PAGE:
The USB Implementers Forum (USB-IF), the governing body on all things USB, is rolling out a new set of guidelines that will simplify the branding of USB cables. This means new logos and, more importantly, easier-to-understand naming conventions for USB products.
According to a report on The Verge (opens in new tab), we should start seeing less confusing branding on USB cables and products in the near future. This means we can finally say goodbye to nonsensical USB cable types like "SuperSpeed Certified USB" and "USB4 Gen3x2" in favor of descriptions that don't require a Wikipedia page to understand.
This highlights the problem with the old naming convention: Most consumers don't know what USB cable they are getting without doing some research (and even then, the research process can be exasperating). The USB-IF is hoping the new naming convention will better explain what a cable is and what it does.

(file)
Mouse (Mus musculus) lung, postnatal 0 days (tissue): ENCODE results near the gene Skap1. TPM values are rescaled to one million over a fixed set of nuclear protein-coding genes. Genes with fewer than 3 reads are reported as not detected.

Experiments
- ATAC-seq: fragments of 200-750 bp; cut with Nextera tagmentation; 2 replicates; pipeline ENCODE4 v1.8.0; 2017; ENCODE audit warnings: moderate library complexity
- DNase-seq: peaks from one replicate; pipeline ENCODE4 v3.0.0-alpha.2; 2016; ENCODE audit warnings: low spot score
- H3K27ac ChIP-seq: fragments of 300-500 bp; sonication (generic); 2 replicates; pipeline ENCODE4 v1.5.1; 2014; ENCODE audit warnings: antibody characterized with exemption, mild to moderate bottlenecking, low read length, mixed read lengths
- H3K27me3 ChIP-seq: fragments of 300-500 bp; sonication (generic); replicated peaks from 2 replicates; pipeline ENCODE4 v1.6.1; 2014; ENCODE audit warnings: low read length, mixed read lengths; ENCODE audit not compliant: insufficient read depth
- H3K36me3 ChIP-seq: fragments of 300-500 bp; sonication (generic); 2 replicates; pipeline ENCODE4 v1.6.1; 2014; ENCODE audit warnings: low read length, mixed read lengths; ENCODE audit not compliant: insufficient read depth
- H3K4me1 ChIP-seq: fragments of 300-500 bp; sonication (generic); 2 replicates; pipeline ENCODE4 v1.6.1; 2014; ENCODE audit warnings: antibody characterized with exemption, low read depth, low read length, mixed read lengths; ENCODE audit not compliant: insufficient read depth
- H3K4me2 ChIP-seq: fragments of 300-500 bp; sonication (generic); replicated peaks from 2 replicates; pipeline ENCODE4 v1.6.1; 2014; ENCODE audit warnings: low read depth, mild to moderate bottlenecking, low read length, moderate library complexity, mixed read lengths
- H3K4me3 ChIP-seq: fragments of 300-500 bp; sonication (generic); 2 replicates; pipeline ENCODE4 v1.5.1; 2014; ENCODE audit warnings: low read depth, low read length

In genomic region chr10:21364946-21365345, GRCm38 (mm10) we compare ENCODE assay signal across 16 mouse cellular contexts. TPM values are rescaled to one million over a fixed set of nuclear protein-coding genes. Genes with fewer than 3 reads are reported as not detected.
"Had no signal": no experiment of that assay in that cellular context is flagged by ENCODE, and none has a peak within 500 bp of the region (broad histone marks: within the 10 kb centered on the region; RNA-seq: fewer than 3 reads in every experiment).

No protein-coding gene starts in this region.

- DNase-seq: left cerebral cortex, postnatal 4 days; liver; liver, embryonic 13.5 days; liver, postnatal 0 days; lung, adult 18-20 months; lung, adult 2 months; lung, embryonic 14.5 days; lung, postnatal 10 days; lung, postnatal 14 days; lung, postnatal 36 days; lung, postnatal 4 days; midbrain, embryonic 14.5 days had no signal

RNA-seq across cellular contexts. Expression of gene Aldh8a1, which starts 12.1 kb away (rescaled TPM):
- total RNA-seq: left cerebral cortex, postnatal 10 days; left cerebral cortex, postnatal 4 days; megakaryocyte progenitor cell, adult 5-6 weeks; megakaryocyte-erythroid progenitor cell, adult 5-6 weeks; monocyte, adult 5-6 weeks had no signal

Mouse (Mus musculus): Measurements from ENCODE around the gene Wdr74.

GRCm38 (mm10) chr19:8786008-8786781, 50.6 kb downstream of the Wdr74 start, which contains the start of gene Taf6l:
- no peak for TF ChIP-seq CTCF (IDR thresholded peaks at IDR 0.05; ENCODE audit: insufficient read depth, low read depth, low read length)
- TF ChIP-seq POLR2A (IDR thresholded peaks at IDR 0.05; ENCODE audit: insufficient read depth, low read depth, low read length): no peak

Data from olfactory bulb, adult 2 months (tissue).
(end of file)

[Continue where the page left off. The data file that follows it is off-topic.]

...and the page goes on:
Jeff Ravencraft, COO of the USB-IF, told The Verge, "What consumers want to know is: What’s the highest data performance level the product can achieve?"
"SuperSpeed USB10Gbps" would now just be "USB 10Gbps." "USB4 20Gbps" is now "USB 20Gbps." USB Type-C cables now have logos displaying power capabilities (opens in new tab) like 60W or 240W, in addition to transfer speeds on the packaging and the cable itself. So, you'll know if that USB Type-C cable will have enough juice to power your laptop without looking through reader reviews or hoping for the best.
USB 2.0, or USB Hi-Speed, isn't adopting the new name, the reasoning being that branding the ports as "USB 480Mbps" might end up confusing people into thinking it's faster than "USB 5Gbps," because 480 is a bigger number than five.
As the report points out, the new guidelines seem to be focused more on displaying power delivery and transfer speeds. Some USB Type-C cables can do video out as well, but there seems to be nothing denoting that in the USB-IF's new rebranding scheme. Nice of them to leave us at least something to be confused about.
USB is an open standard, meaning that there is nothing the USB-IF can do to prevent companies from still using whatever branding they want on new USB products. The new branding isn't a mandate; these only apply to USB items that want to be certified by the USB-IF. So really, think of it as a loud suggestion.